Another way to explain this is to say that gamma measures how stable the probability of an option is.
As the delta of an option is dynamic, the gamma must also be constantly changing. Even minuscule movements in the underlying stock can lead to changes in the gamma.
Typically, the gamma reaches its peak value when the stock is near the strike price. As we already saw, the maximum delta value is 1.
As the delta decreases as the option moves further into or out of the money, the gamma value will move closer to 0.
Calculating a change in the delta using gamma is quite straightforward. As an example, imagine ABC stock is trading at $47. Let’s say the delta is 0.3 and the gamma is 0.2.
In the case that the underlying stock increases in price by $1 to $48, the delta will move up to 0.5. If, instead, the stock was to decrease in price by $1 to $46, the delta would drop to 0.1.
For holders of long options, gamma means an acceleration in profits every time the underlying asset moves $1 in their favor. They are long gamma.
This is because the gamma causes the delta of an option to increase as the option moves closer to the money or as it becomes further in the money.
Therefore, every dollar of increase in the underlying asset means a more efficient return on capital.
This same concept means that when an underlying asset moves $1 against the holder’s favor, losses decelerate.
On the flip side, the gamma poses a risk for sellers of options — since, if there’s a winner in the equation, there also has to be a loser. Just as gamma accelerates profits for holders of long options, it accelerates losses for sellers.
Similarly, as it causes losses to decelerate for the holder, it leads directional gains to decelerate for the seller.
No matter if you’re buying or selling, having an accurate forecast is essential. As a buyer, a high gamma that you forecast incorrectly could mean the option moves into the money and the delta moves toward 1 faster than you expect.
This will mean the delta will then become lower more quickly than you predicted.
If you’re a seller, an incorrect forecast is just as problematic. As the option you sold moves into the money, a high gamma may mean your position works against you at an accelerated rate. In the case your forecast is accurate, however, a high gamma could mean the sold option loses money faster, yielding positive results for you.
The gamma of options at the money is high when volatility is low. This is because low volatility occurs when the time value of an option is low. Then, you’ll see a dramatic rise when the underlying stock nears the strike price.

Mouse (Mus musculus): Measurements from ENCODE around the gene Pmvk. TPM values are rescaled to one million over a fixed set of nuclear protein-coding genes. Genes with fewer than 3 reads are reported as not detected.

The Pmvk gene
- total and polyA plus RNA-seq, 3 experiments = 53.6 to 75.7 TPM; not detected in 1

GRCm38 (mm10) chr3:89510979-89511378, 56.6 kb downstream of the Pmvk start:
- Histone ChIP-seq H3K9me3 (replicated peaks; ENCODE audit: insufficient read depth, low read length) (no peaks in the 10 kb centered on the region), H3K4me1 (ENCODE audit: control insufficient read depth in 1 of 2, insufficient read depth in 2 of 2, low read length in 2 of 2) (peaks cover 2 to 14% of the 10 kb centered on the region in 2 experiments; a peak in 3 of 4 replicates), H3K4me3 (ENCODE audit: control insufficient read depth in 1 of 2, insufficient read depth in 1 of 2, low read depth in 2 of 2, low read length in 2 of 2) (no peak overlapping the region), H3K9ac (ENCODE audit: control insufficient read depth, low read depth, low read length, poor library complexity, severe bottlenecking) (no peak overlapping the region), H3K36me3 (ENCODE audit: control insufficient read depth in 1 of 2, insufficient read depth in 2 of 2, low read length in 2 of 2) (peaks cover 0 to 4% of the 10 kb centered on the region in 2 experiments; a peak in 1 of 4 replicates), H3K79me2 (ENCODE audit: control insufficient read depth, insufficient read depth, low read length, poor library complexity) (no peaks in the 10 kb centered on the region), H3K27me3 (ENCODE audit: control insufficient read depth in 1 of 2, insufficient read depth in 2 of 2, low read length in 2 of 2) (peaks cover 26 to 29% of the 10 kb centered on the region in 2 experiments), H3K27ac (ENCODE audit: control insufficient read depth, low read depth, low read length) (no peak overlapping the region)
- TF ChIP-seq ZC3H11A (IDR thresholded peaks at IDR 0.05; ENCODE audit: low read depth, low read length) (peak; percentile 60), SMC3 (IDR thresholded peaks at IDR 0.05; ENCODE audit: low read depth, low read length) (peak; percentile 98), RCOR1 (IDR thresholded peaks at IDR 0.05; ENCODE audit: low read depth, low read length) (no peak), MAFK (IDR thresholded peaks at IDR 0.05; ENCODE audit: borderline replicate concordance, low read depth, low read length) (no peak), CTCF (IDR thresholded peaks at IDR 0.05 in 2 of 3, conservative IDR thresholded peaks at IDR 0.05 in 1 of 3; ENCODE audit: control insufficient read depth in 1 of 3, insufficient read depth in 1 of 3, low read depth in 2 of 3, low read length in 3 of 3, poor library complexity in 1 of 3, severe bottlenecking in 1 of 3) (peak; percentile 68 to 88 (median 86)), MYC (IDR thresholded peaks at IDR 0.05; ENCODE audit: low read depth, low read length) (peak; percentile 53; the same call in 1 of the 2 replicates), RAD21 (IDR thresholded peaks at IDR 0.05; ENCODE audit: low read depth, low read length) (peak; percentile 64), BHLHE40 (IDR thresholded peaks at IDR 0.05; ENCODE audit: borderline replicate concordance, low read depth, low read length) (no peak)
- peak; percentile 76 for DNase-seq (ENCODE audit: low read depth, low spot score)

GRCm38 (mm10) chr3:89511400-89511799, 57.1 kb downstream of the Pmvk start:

When volatility is high, however, the gamma is usually stable across strike prices. The reason for this is that when options are deeply in the money or out of the time, the time value tends to be substantial.
As options approach the money, there is a less dramatic time value. In turn, this leads the gamma to be both low and stable.
One more aspect to take into consideration is the expiration risk. The closer an option is to expiration, the more narrow the probability curve.
The lack of time for the underlying assets to move to far out-of-the-money strikes reduces the probability of them being in the money. The result is a more narrow delta distribution and a more aggressive gamma.
The safest way to use understanding of gamma to your advantage is to roll and close your positions at least seven (or perhaps as many as 10) days before expiration.
If you wait longer than seven days out, there’s a greater chance you’ll see drastic swings — where losing trades convert into winners and vice versa. Buyers may be able to benefit from this trend, but it is particularly risky for sellers.
About the Author: Chris Young has a mathematics degree and 18 years finance experience. Chris is British by background but has worked in the US and lately in Australia. His interest in options was first aroused by the ‘Trading Options’ section of the Financial Times (of London). He decided to bring this knowledge to a wider audience and founded Epsilon Options in 2012.